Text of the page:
“Worldwide mobile phone sales have crossed 1.15 billion units, with Nokia and Motorola holding more than 50% of the market.”
That was the state of the market in 2007, the year iPhone was launched. Today, Nokia has been broken up into several different parts, Motorola has been through several marriages and divorces, and Apple and Samsung stand tall as the new mobile phone industry’s dominant duo.
Smartphone sales reached 1.5 billion units in 2016, with Samsung and Apple accounting for nearly 30% of the market. The type of mobiles phones which we used in 2007 are now called feature phones, and have already become a footnote, selling 396 million units in 2016.
The fall from the top was really hard on feature phones, and nobody will be surprised if they vanish from the market all together in the future, finding their final resting place on a Wikipedia page.
Meanwhile, Apple’s iPhone disrupted the mobile world, and smartphone sales have zoomed from zero to 1.5 billion in a span of ten years. Apple, the disrupter-in-chief, enjoyed a never-before-seen type of success that catapulted the company to becoming the world’s largest in terms of market capitalization – something that stands to this day.
Apple sold 211 million iPhones in 2016, compare that to the 1.3 million units Apple sold in 2007. Growth has been furious because Apple’s products revolutionized the market and spurred the industry towards smart devices, in the process forcing feature phone users to move to smartphones. A new market was created, and Apple rode the market to success.
But it also became prey to its own success, because there aren’t as many hands today in the world to push a smartphone into, compared to the number of hands that were available in 2007.
To pull on that thread a little harder, global population touched 7.3 billion in 2016. But we cannot sell smartphones to everyone in the world. If we remove children under the age of 16 from the pool, the population shrinks to 5.3 billion. The 16 to 65 age group, the category that the bulk of smartphone buyers fall into, is only 4.7 billion. This is as close as we can get to the potential smartphone market pool.
If you add further criteria, such as internet penetration, earning power and so on, the market will shrink even further. But at least there is potential for increase in some of those areas.
Source: SMS Global
Smartphone penetration in developed countries is obviously much higher compared to other parts of the world. The United States and Canada are already above the 65% penetration level, while China is a tad above 50%, and India at a lowly 22%. It’s crystal clear where future smartphone growth is going to come from: developing countries.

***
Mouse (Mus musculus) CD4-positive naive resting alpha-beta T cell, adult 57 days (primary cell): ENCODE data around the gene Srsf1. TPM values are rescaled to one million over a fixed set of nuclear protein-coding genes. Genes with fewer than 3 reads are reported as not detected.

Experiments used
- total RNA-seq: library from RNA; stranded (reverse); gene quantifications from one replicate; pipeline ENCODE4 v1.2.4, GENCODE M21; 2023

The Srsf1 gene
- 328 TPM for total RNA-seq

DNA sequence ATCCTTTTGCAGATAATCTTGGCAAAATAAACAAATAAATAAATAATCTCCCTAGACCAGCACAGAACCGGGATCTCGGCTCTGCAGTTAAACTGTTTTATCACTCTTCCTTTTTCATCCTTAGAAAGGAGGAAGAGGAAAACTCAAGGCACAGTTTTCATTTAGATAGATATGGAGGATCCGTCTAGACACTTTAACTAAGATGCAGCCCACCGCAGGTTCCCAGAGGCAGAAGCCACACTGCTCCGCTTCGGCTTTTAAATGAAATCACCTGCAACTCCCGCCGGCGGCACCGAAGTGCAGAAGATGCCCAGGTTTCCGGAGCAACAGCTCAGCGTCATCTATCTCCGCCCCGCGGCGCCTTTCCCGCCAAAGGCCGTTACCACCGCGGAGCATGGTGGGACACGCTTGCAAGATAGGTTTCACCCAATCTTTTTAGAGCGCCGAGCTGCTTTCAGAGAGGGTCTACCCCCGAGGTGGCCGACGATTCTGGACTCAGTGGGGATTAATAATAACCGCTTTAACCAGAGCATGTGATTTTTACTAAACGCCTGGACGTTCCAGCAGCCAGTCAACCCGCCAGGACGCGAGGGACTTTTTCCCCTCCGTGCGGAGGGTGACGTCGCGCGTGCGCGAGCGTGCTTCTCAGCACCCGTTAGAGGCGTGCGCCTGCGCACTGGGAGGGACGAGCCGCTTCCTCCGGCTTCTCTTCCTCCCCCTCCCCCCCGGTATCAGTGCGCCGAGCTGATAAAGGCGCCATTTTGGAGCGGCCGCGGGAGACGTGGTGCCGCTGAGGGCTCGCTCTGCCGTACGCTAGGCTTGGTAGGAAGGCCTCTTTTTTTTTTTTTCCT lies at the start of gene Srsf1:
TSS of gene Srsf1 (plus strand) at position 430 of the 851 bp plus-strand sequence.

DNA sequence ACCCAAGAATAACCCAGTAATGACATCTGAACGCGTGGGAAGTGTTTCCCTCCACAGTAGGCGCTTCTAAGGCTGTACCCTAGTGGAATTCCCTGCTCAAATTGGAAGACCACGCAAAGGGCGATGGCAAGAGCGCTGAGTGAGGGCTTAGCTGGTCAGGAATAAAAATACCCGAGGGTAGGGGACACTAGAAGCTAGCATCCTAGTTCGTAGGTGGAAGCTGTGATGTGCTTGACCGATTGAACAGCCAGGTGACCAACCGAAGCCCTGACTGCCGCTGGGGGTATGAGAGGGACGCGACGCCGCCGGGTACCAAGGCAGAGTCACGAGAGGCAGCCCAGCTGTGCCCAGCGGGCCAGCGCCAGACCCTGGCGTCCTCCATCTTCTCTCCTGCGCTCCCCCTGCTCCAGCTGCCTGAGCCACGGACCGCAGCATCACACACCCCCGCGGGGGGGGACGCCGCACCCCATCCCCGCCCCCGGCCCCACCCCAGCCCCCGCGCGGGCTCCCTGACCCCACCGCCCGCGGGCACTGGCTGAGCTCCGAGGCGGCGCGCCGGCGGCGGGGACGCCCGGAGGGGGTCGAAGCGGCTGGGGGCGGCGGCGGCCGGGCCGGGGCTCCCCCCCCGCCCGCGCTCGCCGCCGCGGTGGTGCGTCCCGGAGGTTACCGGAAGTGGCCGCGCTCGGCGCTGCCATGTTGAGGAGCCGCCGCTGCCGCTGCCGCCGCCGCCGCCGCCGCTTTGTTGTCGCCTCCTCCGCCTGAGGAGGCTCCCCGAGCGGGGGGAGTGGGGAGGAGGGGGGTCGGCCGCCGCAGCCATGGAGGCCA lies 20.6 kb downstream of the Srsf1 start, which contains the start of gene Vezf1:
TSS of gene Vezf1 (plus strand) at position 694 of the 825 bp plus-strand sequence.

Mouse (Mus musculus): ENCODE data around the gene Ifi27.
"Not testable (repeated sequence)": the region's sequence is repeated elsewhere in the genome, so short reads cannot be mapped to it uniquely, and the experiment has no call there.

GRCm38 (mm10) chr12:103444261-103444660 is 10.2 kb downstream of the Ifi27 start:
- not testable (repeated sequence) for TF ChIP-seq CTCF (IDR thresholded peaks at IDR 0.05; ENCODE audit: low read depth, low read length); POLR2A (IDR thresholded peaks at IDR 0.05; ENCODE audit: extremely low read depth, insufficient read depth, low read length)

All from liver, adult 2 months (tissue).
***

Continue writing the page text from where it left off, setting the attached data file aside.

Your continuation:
People in these regions are going to slowly move into the smartphone pool, but how many of them will be able to afford a premium smartphone that costs upwards of $600? Assuming that’s a reasonable argument, can’t Apple reduce its pricing to add more users in those countries?
They can, but the only problem is, that’s a way to increase unit sales, not profitability. Apple’s premium positioning and the exclusivity it brings with it has served the company well because it is profitable. The most profitable smartphone company in the world, in fact.
Let’s explore that a little.
“According to a new report from IHS Markit, which found the materials cost around $219.80, plus an additional $5 to assemble. That makes the consumer price (of a 32GB iPhone 7) about three times greater than Apple’s production cost, and $36.89 more than the 6S model,” reported Forbes.
That market positioning Apple’s iPhones enjoy is what allows the company to charge such a huge premium on the actual cost of making the product.
But the moment you move down from that position, things start to get ugly. Competition keeps intensifying as the product’s price point keeps moving lower, and margins go down along with it.
If you think that’s only hypothetical, take a look at this:
“Third-quarter smartphone operating profit reached $9 billion globally of which Apple took 91 percent of the share, Strategy Analytics said in a note on Tuesday. This amounts to $8.19 billion for the U.S. technology giant.” – CNBC
Now the question is, if you are Apple, will you move your average product price lower by adding more iPhones at a cheaper price point to capture a larger slice of the developing market?
Clearly, the lower the price of a smartphone, the lower the profits. And, in reality, there are literally no profits to be made. So Apple has no reason to keep adding more and more smartphones at lower price points because of two things:
- There’s no money to be made, and
- It will erode the exclusivity that iPhone enjoys in the market
But it’s not as black and white as that may sound. Apple does have some pricing bandwidth to play with. As we just saw, it costs a little more than $200 to make an iPhone that is subsequently sold for more than $600. As such, Apple would be willing to let go of some margin to increase its reach in developing markets. But at no point will it go drastically low, because it just doesn’t make sense.
They’ll try to go lower as they curb their BOM (Bill of Materials), assembly, import duties and other costs by better procurement and domestic manufacturing and assembly the way they do in China, and have very recently started to do in India.
The way it stands now, iPhone sales may have already peaked, but that’s because of Apple’s decision to remain a profitable and premium brand, and not because of competition or any other reason, as others might have you believe.
It is also true that Apple is struggling to maintain its iPhone sales numbers as a result of this decision, which is why it is pursuing domestic manufacturing, new iPhone SE models, the reviving of iPhone 6 and so on.